Misulonas: Despite many hits, Booker’s glaring miss on education reform


Joseph Misulonas, Columnist

Cory Booker, the mayor of Newark, N.J., will give a speech on campus Tuesday at an event hosted by Northwestern’s College Democrats.

Booker is one of the rising stars of the Democratic Party. Since being elected mayor in 2006, he has greatly improved the city of Newark. Crime rates have gone down significantly, and Booker has both increased the amount of affordable housing in the city and reinvigorated the local economy. (Also important: He banned “Jersey Shore” from filming in the city.)

There is, however a problem I have with Booker: He has jumped aboard the charter school education reform bandwagon that has consumed the Democratic Party in recent years.

Education reform is one of the few areas where Republicans and Democrats find common ground. In recent years, both sides have championed the creation of charter schools as an alternative for poorly performing public schools, and both advocate for voucher systems to allow inner-city children to attend schools outside of their districts.

The problem with education reform is that it is a convenient distraction away from the real problem. Instead of fixing our underperforming (and often underfunded) schools, we just create new schools and move all our children there. It would be like if you were running a furniture company that was going bankrupt, and you decided to just create another business and move all your workers and furniture to your new location and pretend your previous failures never happened.

Those who push for education reform will argue that my metaphor is misleading and overly simplistic. Charter school advocates say the problem with public schools is government-imposed mandates and regulations that restrict curriculum freedom. They also argue teachers unions have made it nearly impossible for principals and superintendents to fire bad teachers, and that public schools are forced to keep these greedy educators on at the expense of the students. Therefore, charter schools offer an alternative where government mandates and teachers unions cannot prevent students from flourishing.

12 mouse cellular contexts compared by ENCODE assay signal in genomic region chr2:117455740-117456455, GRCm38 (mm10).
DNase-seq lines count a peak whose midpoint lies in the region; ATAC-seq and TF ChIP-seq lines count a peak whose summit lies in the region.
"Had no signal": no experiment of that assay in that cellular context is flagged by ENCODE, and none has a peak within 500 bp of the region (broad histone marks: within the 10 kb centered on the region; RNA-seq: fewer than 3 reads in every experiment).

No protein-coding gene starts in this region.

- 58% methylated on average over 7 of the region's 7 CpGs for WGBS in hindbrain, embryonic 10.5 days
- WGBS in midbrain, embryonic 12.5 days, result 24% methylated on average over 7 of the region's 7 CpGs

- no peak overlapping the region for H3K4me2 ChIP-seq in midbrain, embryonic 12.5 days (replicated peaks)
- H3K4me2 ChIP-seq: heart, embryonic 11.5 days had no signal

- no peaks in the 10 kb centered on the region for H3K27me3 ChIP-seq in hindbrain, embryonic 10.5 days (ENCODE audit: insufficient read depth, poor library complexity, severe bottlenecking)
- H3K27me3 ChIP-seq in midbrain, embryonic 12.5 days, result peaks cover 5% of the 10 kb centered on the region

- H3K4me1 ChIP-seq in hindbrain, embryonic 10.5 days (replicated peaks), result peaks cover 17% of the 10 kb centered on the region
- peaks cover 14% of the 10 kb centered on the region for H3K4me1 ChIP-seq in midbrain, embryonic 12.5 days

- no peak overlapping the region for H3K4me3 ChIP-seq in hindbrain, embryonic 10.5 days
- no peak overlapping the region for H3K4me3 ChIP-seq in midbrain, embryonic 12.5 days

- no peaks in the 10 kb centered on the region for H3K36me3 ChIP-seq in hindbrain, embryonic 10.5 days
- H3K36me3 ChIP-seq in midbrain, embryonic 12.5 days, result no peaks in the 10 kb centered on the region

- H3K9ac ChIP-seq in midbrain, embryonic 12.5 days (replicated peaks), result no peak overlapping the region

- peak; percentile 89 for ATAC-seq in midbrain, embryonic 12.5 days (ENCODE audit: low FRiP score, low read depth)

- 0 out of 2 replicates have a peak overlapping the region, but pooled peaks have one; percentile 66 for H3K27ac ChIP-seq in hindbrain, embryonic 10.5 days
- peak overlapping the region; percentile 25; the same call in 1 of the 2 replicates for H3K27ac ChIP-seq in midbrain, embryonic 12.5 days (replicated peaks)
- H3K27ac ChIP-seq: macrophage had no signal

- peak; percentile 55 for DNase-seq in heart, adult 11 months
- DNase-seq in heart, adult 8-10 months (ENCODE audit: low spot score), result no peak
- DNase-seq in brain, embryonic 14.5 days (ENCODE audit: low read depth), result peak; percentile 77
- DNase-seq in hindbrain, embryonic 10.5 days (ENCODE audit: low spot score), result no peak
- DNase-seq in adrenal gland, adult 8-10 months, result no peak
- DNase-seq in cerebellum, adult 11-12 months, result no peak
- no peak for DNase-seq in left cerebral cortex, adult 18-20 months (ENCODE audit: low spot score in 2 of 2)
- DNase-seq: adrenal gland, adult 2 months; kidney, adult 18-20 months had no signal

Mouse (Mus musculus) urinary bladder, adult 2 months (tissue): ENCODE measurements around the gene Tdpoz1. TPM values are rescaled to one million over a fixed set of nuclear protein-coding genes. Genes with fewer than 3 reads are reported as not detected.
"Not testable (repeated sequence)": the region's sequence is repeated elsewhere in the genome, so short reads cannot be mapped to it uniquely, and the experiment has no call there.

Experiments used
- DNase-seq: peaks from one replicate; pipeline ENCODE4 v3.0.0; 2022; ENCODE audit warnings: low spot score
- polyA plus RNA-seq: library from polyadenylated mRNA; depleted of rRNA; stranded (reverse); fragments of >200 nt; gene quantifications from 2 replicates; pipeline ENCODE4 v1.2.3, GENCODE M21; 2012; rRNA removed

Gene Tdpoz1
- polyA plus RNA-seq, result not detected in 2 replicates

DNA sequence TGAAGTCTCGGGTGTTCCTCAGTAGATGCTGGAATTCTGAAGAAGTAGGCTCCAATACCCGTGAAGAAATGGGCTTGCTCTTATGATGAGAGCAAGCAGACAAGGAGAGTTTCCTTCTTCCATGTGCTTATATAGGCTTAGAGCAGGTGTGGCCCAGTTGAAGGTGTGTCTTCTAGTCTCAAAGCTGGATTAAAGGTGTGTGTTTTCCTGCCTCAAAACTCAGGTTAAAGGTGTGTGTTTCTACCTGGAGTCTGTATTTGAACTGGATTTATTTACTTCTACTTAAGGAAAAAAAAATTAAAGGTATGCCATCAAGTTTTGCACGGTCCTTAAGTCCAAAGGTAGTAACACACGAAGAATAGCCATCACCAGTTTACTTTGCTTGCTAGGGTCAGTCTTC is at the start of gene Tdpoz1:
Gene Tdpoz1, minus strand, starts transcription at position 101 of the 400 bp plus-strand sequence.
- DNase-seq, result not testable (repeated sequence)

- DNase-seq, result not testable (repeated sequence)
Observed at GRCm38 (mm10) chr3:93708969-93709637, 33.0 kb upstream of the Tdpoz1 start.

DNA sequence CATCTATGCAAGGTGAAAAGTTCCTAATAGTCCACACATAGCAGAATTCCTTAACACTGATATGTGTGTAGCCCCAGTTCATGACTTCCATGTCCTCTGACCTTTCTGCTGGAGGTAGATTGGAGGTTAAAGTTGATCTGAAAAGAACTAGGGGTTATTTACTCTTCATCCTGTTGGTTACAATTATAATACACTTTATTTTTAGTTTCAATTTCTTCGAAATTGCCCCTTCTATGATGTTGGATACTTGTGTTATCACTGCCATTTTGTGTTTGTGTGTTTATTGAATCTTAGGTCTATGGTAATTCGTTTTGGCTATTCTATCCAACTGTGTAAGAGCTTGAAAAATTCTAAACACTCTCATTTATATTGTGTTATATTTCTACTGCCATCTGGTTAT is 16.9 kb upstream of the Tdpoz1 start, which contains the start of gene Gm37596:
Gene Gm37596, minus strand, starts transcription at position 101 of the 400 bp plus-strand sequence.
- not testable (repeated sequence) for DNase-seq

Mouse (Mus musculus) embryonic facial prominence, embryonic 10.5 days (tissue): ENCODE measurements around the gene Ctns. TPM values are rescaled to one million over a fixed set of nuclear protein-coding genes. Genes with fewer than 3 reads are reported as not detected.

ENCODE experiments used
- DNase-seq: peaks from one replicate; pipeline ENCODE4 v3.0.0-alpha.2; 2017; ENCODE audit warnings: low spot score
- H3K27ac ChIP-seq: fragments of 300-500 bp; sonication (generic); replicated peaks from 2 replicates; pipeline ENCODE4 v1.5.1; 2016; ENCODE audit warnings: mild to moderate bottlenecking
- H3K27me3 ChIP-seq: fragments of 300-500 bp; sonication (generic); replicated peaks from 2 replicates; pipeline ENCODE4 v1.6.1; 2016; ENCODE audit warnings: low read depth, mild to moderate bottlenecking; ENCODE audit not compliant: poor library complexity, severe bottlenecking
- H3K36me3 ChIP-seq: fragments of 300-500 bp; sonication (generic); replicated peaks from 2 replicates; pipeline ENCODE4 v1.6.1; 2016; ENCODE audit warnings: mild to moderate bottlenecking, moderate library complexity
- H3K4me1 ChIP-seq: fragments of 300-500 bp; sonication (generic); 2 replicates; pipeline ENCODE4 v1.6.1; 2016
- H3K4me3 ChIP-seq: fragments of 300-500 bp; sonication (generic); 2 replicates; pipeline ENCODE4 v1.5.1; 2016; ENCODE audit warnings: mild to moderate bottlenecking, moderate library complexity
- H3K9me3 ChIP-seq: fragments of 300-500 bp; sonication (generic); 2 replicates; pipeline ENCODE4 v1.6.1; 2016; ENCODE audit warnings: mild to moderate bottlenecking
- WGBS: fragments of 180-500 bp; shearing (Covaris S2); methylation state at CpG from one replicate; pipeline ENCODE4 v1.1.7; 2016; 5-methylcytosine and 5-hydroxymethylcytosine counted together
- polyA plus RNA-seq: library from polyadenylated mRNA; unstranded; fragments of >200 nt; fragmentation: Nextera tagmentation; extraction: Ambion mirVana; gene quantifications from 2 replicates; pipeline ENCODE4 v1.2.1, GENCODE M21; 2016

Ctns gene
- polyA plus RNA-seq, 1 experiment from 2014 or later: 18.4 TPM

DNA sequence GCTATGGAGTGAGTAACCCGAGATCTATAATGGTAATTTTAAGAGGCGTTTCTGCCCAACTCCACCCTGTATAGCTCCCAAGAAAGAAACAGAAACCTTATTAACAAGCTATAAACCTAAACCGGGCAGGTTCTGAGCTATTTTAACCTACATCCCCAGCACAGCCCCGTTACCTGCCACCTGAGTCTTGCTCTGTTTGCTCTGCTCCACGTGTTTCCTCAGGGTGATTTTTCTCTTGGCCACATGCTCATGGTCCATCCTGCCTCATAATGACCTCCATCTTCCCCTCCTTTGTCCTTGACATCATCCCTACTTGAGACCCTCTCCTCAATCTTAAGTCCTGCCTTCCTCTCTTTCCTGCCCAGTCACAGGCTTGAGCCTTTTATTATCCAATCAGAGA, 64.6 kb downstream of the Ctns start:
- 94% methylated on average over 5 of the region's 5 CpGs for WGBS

However, this is simply not true. In 2009, the Center for Research on Education Outcomes (CREDO) at Stanford University studied more than 70 percent of the students in U.S. charter schools and compared their performance with students in the traditional public school they would have attended had they not gone to the charter school. The researchers found that 17 percent of charter schools offered superior education opportunities compared to the public school alternative, 46 percent offered the same education opportunities, while 37 percent of charter schools delivered significantly worse learning results than the public school alternative.

Despite the findings of the CREDO researchers and other similar studies, both parties have continued to hop on the charter school bandwagon. President Obama appointed Arne Duncan, the former CEO of Chicago Public Schools who closed several schools and replaced them with charter schools, as his Secretary of Education. Chicago, New York, and Washington, D.C. have all appointed education reformers in the past to run their public school systems. Most of these school systems are seeing little to no improvement under the leadership of the reformers, yet Democrats continue to back them.

Chicago is one of the major cities where the charter school battle rages. According to CPS officials, about 53,000 of the district’s 400,000 students attend charter schools, and the city is looking to add 60 new charters in the five years. Mayor Rahm Emanuel has made aggressive expansion of charter schools a major plank of his education platform. Emanuel’s charter school position was an underlying issue in last month’s Chicago Teachers Union strike. Paul Ryan famously said, “We stand with Mayor Rahm Emanuel,” against the CTU, indicating the strange position Democrats have found themselves in their support of charter schools.

It seems odd that the party promoting the ability of government intervention to help restore American jobs and restart the economy has taken such a small-government, pro-privatization stance on public education.

Cory Booker is an admirable mayor, and there are many things I believe Emanuel could learn from him as he tries to fix the mess that has become the city of Chicago. But his continual support of charter-based education reform is only working around the issue of Newark’s struggling public schools and is not a real solution to fixing them.

Joseph Misulonas is a Medill junior. He can be reached at [email protected]. If you would like to respond publicly to this column, email a Letter to the Editor to [email protected].